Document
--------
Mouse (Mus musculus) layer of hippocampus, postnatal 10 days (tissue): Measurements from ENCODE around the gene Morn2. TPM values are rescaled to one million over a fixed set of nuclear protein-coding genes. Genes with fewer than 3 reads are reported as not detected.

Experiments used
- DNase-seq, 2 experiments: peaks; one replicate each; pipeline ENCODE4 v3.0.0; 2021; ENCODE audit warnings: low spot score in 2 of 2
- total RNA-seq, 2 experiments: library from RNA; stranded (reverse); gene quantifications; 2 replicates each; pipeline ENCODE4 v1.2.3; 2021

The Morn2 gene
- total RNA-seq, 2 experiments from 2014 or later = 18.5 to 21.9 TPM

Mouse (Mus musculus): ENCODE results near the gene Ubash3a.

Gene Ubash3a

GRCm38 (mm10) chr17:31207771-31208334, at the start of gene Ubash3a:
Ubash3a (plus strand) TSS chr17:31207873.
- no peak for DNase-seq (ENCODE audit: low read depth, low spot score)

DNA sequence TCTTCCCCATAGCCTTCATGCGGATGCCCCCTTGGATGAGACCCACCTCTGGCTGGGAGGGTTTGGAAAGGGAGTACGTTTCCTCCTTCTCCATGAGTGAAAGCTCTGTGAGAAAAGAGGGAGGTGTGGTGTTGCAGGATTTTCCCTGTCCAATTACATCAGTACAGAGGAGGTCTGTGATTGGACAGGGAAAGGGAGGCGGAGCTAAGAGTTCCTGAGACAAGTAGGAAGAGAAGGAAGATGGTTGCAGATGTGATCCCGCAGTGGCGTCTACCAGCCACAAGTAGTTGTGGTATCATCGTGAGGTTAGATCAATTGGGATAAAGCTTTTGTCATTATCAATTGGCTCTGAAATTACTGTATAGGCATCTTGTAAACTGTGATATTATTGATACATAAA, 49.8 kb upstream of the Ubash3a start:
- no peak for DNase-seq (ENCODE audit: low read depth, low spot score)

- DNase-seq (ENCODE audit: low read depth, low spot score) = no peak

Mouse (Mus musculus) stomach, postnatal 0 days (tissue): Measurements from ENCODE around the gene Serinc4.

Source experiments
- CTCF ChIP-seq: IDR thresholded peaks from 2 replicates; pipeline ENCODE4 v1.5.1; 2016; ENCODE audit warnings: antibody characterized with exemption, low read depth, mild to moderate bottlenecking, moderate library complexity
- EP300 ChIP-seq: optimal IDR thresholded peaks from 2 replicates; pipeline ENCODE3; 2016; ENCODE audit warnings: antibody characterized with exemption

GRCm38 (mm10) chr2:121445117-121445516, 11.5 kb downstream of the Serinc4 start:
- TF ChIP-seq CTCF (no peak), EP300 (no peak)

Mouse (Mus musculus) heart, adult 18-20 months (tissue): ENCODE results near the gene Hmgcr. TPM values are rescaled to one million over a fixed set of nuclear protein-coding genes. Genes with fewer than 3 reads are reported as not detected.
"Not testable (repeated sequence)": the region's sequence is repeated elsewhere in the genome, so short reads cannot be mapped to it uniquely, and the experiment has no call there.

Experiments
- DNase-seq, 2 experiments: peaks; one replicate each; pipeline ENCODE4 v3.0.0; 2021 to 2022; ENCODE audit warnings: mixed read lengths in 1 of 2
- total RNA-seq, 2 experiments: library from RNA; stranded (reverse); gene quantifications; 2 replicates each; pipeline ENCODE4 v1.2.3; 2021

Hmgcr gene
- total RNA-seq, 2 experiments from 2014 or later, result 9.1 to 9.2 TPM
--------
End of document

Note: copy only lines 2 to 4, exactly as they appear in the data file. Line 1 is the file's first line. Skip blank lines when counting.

Experiments used
- DNase-seq, 2 experiments: peaks; one replicate each; pipeline ENCODE4 v3.0.0; 2021; ENCODE audit warnings: low spot score in 2 of 2
- total RNA-seq, 2 experiments: library from RNA; stranded (reverse); gene quantifications; 2 replicates each; pipeline ENCODE4 v1.2.3; 2021